The third section of the book turns to literature. Psychologists speculate that counterfactuals are credible because of their vividness: they draw people into scenarios and make them appear realistic by providing small details of the kind we associate with our world. I start with a story of my own, about an alternate world in which Mozart lives to sixty-five and, as a result, neither World War nor the Holocaust occur. My heroine tries to imagine what the world would be like if Mozart had died at her partner’s age, thirty-five—the age at which Mozart actually died. This is a deliberately far-fetched counterfactual, although I present a compelling chain of logic linking Mozart’s longevity to the peace of Europe by virtue of its consequences for Romanticism and the political goals of minorities within the Austro-Hungarian Empire. I use the story as one of my experimental instruments to evaluate the role of vividness in counterfactuals.
I also analyze Philip Roth’s The Plot Against America, which uses counterfactuals very effectively to honor his parents—by creating a situation in which their response would reveal their commitment to their children and America. The counterfactuals, which lead to a pro-Nazi Lindbergh administration, also show the contingent nature of American-Jewish identity. Roth’s novel makes us reflect upon truths we take to be self-evident.
A final chapter explores the relationship between so-called fact and fiction and “factual” and counterfactual arguments. These binaries are meaningful but so full of tensions and overlap that they are best understood as continuums. Good literature, psychology, history and international relations should not brush these tensions under the rug but exploit them for creative purposes.
“One of my goals is to develop a set of protocols for conducting counterfactual thought experiments in history and international relations. Not to create an alternate world but to understanding the causes behind and the contingency of the world in which we live. I identify conditions that good counterfactual arguments must meet and the generic problems they encounter.”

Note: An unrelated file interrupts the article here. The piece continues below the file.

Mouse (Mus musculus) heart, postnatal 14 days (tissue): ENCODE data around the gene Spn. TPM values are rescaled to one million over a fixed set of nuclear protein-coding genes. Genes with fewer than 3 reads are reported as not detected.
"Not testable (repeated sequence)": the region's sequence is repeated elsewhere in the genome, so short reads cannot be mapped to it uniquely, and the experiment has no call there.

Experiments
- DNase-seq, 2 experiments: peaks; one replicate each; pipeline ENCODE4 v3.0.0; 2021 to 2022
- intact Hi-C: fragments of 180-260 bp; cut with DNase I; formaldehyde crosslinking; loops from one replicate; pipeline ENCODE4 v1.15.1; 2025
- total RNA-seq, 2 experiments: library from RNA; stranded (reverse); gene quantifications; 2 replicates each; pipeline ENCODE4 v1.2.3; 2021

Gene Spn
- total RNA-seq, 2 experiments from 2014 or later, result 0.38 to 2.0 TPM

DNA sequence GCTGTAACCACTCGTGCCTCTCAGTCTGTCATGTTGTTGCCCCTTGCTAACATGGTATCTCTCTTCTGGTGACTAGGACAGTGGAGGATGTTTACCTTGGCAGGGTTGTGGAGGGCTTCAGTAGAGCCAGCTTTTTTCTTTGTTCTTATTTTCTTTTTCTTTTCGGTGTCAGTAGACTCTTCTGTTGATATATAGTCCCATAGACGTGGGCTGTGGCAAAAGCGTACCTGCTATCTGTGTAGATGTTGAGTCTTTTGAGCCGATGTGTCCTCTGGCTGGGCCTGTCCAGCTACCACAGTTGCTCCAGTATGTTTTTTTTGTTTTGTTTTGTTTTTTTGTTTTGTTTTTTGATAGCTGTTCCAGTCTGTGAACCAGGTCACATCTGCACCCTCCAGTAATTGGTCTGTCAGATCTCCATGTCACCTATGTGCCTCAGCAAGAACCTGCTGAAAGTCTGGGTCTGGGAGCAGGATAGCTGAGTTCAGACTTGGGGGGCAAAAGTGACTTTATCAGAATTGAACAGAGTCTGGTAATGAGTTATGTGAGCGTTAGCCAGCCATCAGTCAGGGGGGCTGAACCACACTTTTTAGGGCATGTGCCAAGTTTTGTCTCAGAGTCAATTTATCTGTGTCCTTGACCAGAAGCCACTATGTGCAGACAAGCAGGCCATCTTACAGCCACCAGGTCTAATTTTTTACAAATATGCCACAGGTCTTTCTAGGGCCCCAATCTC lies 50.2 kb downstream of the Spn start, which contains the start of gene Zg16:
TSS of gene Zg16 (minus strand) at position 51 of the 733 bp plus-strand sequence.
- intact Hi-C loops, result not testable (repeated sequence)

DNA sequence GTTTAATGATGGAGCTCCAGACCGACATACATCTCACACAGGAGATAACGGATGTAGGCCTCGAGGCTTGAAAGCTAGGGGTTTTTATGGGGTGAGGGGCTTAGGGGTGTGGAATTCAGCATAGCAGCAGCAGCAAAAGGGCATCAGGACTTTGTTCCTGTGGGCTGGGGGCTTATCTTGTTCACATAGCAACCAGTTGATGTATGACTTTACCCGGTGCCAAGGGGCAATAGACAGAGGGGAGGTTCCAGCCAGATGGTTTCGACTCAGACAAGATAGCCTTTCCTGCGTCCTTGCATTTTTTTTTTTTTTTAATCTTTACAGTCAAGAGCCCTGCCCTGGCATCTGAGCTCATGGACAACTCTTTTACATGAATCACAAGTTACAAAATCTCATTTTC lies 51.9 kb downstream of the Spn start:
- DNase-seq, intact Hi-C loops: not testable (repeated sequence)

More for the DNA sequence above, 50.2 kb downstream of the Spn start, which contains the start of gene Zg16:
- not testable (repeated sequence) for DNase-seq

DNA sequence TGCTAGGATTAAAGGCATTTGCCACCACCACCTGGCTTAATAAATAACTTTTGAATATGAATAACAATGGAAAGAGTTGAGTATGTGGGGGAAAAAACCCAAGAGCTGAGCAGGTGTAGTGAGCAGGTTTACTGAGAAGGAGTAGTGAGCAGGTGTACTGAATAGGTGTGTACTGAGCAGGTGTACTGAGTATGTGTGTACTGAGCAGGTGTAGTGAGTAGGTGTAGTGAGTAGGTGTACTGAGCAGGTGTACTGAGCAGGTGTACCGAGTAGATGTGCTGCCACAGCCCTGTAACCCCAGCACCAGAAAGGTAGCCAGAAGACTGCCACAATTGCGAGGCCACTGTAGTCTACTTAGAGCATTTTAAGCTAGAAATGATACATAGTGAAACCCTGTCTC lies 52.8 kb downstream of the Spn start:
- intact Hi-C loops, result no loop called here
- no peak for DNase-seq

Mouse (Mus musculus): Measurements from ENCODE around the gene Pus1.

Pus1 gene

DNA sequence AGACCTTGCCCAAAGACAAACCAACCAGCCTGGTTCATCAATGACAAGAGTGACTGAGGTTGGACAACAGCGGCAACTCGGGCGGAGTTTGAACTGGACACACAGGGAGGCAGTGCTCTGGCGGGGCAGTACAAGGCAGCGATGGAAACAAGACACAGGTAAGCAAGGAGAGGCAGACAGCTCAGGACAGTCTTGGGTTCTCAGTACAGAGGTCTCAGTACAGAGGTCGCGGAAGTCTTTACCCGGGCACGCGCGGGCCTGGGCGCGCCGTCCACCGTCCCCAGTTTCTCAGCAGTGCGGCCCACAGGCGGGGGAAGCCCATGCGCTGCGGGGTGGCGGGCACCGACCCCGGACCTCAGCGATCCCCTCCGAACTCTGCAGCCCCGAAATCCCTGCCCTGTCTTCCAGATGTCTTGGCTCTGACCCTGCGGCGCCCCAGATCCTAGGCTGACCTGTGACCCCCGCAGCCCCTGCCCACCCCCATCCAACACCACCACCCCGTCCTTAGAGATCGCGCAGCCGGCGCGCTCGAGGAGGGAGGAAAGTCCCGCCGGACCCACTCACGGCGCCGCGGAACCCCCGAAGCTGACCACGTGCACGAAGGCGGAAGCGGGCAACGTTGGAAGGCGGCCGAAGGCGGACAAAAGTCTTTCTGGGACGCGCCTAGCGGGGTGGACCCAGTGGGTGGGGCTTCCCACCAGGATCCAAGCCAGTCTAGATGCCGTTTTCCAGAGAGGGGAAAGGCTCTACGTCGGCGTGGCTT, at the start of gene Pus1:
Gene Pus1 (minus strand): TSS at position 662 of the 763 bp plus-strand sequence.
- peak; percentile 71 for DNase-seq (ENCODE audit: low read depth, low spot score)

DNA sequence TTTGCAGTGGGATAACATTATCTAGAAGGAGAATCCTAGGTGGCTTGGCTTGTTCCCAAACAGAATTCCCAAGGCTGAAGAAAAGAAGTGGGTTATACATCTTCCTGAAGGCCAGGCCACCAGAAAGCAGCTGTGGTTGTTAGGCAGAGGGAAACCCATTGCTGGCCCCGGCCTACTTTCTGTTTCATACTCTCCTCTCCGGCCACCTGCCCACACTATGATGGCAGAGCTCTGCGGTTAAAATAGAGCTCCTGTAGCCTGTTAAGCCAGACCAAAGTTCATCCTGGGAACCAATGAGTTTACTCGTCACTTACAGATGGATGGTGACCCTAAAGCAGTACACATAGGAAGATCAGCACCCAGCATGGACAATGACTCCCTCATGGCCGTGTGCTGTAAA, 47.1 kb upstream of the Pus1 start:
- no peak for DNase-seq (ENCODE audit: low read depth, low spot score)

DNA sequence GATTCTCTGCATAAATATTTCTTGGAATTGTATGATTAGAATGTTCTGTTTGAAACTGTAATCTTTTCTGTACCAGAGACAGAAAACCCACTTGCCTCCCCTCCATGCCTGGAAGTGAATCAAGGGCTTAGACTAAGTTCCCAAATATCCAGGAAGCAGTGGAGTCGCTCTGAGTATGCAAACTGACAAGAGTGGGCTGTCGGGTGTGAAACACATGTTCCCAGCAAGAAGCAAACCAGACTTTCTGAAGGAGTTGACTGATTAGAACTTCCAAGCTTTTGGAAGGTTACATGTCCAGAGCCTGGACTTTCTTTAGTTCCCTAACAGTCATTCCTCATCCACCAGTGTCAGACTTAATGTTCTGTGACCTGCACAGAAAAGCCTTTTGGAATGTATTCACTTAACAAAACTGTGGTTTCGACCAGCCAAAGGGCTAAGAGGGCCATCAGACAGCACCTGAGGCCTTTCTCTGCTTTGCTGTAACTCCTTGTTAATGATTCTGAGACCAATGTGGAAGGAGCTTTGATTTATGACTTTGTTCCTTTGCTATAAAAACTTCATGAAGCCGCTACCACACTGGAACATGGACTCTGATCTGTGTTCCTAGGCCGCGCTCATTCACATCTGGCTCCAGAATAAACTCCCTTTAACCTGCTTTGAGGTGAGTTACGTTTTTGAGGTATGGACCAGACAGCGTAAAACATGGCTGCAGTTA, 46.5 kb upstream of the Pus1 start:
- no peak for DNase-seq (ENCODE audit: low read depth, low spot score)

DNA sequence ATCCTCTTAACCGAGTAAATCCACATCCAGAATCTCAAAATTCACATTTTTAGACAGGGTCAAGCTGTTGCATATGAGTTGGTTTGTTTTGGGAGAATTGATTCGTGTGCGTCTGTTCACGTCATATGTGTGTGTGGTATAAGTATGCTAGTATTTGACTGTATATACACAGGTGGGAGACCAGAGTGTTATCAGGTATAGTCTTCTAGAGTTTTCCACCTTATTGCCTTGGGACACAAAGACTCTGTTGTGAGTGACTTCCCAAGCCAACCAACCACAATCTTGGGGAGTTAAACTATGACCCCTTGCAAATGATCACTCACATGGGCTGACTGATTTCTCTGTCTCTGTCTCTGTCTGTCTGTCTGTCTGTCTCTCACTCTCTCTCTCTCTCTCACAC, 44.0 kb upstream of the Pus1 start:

History and social science largely rest on Humean causation: the belief in causes that can be established by something approaching a constant conjunction between two events, one envisaged as a cause and the other as its outcome.
The social world is open-ended and non-linear, both of which render Humean causation of limited value. By open-ended I mean a world in which events in one domain, say the political or social, can influence events in another, like economics, and perhaps even the understandings people have about how such a domain works. Non-linear refers to the interaction of multiple causes which have effects that are more than additive, and may be responsible for bringing about major transformations.
The social revolution of the 1960s, to offer an example, was brought about by the interaction effects of the rise of a youth culture (due to the creation of a market niche and the development of rock and roll), the invention of the birth control pill, the civil rights movement, and the Vietnam War. All these events had independent chains of causation in diverse domains but interacted in non-linear ways to transform the social-political context of 1960s America.
Counterfactuals provide a critical tool for exploring complex causation of all kinds and I use my two historical case studies of World War I and the end of the Cold War to demonstrate how both were the result of highly contingent non-linear confluences. Despite the common belief that both developments were the result of deep causes and all but inevitable, counterfactual historical research makes it apparent that these events, not merely their timing, were highly contingent. Such contingency has profound implications for the kinds of theories we think capable of making sense of our world.